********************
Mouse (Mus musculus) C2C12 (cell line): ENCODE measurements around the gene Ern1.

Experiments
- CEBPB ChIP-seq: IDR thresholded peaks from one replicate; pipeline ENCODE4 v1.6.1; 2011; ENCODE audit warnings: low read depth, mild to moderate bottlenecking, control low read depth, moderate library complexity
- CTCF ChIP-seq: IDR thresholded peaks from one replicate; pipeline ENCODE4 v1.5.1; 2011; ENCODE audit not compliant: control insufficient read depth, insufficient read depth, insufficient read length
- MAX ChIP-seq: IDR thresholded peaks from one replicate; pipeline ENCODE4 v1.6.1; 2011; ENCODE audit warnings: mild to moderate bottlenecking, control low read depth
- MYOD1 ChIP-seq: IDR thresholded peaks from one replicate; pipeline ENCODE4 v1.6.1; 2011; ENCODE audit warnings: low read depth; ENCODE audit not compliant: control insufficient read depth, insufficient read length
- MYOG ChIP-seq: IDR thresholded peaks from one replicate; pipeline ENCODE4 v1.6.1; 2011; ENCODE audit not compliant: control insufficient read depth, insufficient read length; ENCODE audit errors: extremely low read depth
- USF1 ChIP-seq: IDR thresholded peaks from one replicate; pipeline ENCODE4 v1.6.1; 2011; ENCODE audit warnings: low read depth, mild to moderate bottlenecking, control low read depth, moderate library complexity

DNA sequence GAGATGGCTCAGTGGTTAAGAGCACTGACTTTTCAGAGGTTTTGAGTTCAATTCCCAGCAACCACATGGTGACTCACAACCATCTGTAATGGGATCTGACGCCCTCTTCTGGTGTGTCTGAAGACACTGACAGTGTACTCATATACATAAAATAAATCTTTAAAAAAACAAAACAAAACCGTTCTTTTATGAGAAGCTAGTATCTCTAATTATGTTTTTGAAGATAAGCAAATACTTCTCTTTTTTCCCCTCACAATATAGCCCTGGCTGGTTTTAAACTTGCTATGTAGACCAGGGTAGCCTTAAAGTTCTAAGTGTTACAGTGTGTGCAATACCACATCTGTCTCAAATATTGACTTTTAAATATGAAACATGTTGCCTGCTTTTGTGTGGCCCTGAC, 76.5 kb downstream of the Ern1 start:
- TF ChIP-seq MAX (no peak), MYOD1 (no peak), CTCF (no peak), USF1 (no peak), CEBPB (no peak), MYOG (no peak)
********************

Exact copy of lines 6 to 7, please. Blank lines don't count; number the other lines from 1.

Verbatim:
- MYOD1 ChIP-seq: IDR thresholded peaks from one replicate; pipeline ENCODE4 v1.6.1; 2011; ENCODE audit warnings: low read depth; ENCODE audit not compliant: control insufficient read depth, insufficient read length
- MYOG ChIP-seq: IDR thresholded peaks from one replicate; pipeline ENCODE4 v1.6.1; 2011; ENCODE audit not compliant: control insufficient read depth, insufficient read length; ENCODE audit errors: extremely low read depth